Lock Your Windows

Locking your windows doesn’t just improve your security; it also holds sashes together better, preventing leaks through the gap. Any time your windows are closed, they should be locked. If your windows don’t have locks, even in a location where you aren’t worried about unauthorized access, consider adding locks.


Use Window Treatments Appropriately

Add an energy-efficient window attachment. Then use it. If it is frigid outside, close all the blinds and curtains (ensure one window in each room is still accessible for fire code reasons). If less so, open the curtains when it is sunny, especially in the morning, then close them at night. In summer, keep window coverings closed, but open any that don’t get direct sunlight or face away from the equator to allow in natural light.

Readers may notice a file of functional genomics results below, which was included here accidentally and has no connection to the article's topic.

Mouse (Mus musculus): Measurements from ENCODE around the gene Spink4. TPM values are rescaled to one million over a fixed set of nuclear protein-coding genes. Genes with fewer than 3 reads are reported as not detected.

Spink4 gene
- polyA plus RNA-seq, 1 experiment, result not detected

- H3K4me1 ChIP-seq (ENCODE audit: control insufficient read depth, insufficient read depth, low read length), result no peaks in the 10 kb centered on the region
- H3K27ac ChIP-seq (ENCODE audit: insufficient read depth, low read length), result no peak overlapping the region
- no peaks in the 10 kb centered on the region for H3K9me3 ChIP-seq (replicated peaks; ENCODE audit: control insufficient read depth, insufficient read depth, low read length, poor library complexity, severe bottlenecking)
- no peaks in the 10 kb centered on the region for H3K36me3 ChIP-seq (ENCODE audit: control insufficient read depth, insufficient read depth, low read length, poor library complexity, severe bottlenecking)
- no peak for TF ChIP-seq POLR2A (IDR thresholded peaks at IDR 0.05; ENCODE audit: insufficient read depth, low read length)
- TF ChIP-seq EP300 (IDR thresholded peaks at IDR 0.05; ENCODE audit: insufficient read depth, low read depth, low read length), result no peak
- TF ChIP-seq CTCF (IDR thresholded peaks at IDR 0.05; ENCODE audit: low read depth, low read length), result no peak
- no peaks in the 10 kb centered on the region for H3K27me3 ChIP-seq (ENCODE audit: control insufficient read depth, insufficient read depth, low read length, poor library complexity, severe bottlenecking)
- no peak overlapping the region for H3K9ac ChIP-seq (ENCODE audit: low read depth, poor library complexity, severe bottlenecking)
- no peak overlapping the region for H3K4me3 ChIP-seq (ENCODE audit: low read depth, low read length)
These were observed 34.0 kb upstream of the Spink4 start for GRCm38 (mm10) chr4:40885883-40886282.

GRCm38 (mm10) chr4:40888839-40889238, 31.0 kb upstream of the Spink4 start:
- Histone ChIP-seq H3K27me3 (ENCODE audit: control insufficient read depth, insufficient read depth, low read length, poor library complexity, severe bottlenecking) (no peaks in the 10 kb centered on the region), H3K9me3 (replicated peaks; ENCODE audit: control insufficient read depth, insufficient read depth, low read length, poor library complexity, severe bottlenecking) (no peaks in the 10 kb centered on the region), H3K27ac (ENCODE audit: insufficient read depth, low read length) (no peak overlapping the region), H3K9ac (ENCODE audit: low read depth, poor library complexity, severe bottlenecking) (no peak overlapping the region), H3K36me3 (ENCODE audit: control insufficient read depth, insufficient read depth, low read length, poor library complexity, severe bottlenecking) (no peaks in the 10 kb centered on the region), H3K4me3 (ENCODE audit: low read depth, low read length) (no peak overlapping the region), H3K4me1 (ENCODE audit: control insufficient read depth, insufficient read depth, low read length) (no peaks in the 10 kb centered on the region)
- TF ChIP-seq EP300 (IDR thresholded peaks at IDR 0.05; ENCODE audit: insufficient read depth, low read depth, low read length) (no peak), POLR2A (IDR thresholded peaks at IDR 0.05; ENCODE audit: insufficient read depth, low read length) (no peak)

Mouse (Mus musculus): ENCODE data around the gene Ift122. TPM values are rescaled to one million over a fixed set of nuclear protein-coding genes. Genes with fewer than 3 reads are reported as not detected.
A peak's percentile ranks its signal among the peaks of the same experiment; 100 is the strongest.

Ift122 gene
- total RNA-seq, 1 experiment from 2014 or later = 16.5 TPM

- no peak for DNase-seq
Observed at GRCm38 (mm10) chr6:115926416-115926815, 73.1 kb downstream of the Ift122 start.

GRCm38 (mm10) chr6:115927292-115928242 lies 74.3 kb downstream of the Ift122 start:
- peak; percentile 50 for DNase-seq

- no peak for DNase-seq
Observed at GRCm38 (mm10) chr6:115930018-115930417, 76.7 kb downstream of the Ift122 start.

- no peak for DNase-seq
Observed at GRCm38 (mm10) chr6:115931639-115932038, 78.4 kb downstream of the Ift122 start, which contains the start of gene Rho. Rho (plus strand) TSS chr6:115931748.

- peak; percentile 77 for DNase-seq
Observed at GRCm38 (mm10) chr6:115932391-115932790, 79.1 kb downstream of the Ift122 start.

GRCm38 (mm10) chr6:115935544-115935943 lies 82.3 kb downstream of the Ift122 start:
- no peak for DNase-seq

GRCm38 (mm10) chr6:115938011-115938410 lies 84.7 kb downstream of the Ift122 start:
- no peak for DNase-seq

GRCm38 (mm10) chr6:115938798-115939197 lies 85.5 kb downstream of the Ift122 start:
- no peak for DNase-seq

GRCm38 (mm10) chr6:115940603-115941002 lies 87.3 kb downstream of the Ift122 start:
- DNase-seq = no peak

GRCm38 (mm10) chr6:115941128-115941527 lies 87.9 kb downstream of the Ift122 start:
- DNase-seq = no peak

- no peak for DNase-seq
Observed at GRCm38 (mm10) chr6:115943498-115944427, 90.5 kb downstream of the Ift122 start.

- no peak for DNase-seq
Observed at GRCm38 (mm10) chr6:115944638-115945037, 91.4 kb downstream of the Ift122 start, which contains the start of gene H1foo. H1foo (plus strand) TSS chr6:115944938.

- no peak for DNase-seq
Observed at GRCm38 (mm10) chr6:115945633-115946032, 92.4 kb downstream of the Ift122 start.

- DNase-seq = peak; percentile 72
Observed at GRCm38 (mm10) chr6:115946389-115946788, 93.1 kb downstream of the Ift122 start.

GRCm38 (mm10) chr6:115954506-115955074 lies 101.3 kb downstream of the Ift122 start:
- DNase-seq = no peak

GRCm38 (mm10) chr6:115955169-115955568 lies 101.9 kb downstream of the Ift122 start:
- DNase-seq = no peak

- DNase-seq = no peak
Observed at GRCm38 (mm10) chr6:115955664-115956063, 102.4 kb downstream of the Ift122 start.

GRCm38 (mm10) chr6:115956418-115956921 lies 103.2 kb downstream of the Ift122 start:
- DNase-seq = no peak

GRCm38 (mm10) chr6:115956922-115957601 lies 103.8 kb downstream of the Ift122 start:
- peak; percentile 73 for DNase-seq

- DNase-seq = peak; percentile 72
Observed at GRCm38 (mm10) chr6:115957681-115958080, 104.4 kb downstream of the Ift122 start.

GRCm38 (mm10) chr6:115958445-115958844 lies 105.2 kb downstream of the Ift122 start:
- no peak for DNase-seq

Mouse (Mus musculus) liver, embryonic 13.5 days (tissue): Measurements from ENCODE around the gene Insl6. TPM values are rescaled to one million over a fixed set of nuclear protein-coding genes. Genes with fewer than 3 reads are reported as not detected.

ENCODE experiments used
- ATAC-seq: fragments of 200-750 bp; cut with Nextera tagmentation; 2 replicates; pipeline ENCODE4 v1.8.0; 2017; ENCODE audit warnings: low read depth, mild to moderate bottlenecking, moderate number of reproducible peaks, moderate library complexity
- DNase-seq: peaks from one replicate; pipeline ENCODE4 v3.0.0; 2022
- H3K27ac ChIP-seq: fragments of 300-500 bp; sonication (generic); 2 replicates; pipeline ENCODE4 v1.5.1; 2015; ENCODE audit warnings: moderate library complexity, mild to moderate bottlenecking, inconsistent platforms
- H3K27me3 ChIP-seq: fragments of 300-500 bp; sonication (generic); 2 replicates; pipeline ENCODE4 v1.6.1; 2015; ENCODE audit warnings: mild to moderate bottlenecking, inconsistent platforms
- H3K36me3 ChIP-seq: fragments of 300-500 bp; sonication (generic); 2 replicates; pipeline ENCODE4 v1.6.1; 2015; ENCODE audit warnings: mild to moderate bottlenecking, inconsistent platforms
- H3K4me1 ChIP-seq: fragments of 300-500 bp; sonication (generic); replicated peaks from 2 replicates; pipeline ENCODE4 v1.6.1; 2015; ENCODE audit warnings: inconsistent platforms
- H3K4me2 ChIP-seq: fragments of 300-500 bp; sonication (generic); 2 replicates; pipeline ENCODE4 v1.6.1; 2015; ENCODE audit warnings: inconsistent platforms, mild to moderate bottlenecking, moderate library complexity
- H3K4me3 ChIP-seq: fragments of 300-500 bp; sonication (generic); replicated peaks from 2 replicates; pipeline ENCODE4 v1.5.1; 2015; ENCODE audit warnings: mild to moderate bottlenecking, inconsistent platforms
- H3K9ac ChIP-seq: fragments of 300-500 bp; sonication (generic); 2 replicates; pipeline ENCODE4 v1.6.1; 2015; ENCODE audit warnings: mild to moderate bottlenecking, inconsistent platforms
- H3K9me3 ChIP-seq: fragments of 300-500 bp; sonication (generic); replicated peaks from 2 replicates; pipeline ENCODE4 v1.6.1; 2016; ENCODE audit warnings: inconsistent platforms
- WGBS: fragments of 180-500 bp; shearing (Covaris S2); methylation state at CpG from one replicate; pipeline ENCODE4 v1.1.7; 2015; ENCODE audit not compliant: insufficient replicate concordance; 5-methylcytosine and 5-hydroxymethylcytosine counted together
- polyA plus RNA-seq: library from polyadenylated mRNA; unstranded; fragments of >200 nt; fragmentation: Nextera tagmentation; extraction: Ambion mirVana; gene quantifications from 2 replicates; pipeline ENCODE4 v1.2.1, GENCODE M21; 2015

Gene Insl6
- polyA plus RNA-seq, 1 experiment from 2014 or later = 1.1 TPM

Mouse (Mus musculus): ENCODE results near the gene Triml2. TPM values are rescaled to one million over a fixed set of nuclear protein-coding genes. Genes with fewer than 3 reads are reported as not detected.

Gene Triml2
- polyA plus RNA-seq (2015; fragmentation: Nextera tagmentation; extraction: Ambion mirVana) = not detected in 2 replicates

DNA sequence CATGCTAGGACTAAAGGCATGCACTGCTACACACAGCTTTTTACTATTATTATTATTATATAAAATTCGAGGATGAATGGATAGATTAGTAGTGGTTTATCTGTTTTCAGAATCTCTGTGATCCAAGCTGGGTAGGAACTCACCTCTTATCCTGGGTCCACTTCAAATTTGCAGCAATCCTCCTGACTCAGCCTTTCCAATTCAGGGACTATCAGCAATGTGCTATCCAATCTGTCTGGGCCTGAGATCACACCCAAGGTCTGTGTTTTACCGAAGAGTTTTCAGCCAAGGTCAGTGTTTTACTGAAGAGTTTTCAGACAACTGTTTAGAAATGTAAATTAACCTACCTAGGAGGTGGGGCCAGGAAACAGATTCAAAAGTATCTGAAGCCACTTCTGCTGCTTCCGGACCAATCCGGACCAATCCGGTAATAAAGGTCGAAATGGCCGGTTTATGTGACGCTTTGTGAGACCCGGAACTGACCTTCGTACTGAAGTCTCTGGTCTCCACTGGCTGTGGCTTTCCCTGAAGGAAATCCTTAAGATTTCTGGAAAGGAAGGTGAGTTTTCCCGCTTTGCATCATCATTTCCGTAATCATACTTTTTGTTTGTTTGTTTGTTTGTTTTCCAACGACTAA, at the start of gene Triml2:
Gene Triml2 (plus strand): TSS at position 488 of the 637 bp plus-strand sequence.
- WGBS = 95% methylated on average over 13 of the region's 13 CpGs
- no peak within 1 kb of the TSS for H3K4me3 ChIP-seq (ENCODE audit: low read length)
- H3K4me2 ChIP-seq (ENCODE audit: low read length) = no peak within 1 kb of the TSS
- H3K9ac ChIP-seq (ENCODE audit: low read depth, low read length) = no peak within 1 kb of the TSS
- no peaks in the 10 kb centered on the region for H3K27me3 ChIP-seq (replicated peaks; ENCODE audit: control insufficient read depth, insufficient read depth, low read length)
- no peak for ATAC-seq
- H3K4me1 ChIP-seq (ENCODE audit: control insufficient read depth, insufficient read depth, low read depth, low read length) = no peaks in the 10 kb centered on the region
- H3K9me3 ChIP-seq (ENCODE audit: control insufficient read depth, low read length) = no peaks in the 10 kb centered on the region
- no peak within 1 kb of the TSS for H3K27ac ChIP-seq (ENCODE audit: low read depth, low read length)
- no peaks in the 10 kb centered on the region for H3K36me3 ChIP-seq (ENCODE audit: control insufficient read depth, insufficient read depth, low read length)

Automatic window treatments can be helpful if you want to change them throughout the day. Cellular and pleated shades provide energy efficiency while still allowing a good amount of natural light. If you live in an older house with shutters, consider using them. But even curtains can reduce heat loss by up to 10%. If you live in a warm climate, use medium-colored draperies with white-plastic backings, which can reduce heat gain by 33%.


Add an Awning

In hot summers, such as those in Dallas, adding an awning to south-facing windows can help. By shading the window, an awning reduces heat gain. If you have a patio or a deck, a retractable awning can also make your outdoor space more comfortable when you want to use it in the summer. While expensive, awnings can help with heat gain.


Add Window Films

Window films are great if you want to block heat and UV exposure but let in natural light and appreciate your view. These are applied to the outside of the window and can be tinted. Be aware that window films block many UV rays, which can impact the health of house plants. Window films are best used on east and west windows. They are not helpful on the north side and can increase your heating bill if applied to the south side.